Marion Starling Boyer’s Ice Hours, selected for the 2021 Wheelbarrow Books Poetry Prize, was released in January 2023 from Michigan State University Press. She is author of The Sea Was Never Far, The Clock of the Long Now, and Composing the Rain, winner of Grayson Books’ Chapbook competition. Her work’s been nominated for Pushcarts, the Lenore Marshall Award, and “Best of the Net.” A professor emeritus for Kalamazoo Valley Community College, Boyer conducts workshops for Lit Cleveland and Lit Youngstown. She lives in Twinsburg, which hosts the world record gathering of twins every summer. For more link to www.marionstarlingboyer.com.
People have been swept off this pier and drowned
but I have come to this shore for the hard wind
that flings waves high, smashes them against
the red lighthouse. I clutch my coat at the throat,
bend as the wind tears at my hair.
Once, in the Amazon, far up the Napo River,
my spirit was cleansed by a Kichwa shaman.
I sat, eyes closed, hands in my lap, as he blew
smoke from a fat twist of tobacco held tight in his teeth
and swirled it around my body with a bundle of leaves.
The leaves grazed my hair, my face as he spun
whatever darkness was within me up into the bundle,
like winding silk from the comb-footed spiders.
Then, he padded to his doorway and shook the leaves
out into the jungle like a feather duster. After returning
he patted the air back around my shape and whistled
two notes over and over.
Here, at the lake, warning flags snap, fly rigid.
My eyes water. The wind scours me. Empty swings clang.
French for an irrational impulse to jump from a height.
I jog the track above basketball courts
keeping my distance from the waist-high wall.
The overlook is magnetic. Invisible hands reach
for me. A breath at the ear: Come on. Lean over.
Today, I hear no balls thunk the backboards,
no sneaker squeaks. The gym below is empty
except for a baton twirler. She’s a bright jack
tumbling on the floor. Her baton pops up.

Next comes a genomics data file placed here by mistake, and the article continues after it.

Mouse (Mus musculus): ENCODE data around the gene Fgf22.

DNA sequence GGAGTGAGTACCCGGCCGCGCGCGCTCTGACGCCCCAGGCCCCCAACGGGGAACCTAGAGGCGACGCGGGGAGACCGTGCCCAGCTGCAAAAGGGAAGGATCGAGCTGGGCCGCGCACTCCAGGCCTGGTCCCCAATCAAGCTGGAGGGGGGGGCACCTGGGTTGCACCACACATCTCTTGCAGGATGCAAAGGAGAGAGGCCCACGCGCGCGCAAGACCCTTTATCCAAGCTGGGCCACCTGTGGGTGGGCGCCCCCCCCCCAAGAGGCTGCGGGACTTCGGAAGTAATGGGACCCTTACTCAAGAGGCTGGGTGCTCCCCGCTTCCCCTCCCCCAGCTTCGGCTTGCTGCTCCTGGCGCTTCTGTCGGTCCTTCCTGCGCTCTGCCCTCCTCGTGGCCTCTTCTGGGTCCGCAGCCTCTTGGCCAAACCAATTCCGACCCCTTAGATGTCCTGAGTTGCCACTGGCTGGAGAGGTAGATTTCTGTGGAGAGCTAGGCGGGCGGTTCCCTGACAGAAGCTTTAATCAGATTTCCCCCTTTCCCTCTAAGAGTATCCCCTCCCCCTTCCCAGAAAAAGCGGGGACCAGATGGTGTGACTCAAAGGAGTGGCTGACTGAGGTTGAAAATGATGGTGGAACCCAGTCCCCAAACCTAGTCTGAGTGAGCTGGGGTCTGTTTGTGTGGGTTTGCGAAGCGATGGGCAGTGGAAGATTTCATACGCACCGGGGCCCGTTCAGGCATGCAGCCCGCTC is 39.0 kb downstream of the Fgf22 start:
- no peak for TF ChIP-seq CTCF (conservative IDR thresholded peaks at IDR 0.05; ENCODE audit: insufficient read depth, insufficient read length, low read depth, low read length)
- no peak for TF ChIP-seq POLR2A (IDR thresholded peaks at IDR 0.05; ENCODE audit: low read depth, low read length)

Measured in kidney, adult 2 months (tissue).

Once, at Niagara Falls, Dad posed me for a photo
at the lip. The glassy water surged over,
down to white billows, urging: Just step in.
The twirler’s baton spins to the ceiling lights.
I slow and watch her whip her body into
a windmill then catch it blind behind her back.
I see too, half her face is burn-scarred.
In Colorado last winter, while my skis dangled
beneath me on the chairlift, I fixed my eyes
on lodgepole pines, gripped the seat. As I brushed
by treetops, snow broke from the branches,
showered down. Wind coaxed: It’s easy. Slip off.
The twirler rehearses elbow rolls, flips the baton
around her neck, tosses it, cartwheels, captures it,
whirls. She trusts herself in ways I haven’t found.
See now—how she flings her body into the world.
I float on my belly in the warm Caribbean,
face beneath the water’s surface,
far from shoreline squeals and splashing,
and enter a quiet world of mustard-colored tube
sponges, lemony elkhorn and green star corals,
folds and grooves of brain coral.
Silverside minnows flick, quick-dart. Vanish.
Blue tangs school through shadows
and shafts of sunlight. A purple sea fan wafts.
My hands smooth through the water
looking bleached, like fleshy sea kelp.
My feet are long. Webbed.
Waves wash me over a sudden ledge. The seafloor drops
to a vast chasm, a void of murky light.
A green sea turtle glides toward me.
Sifting motes. Sound comes only
as reverberations between fugue notes.
Suspended. Something slender, pewter. Glinting. A rifle
with fanged underbite. Barracuda.
I jolt my head through the surface. Daylight screams into my eyes.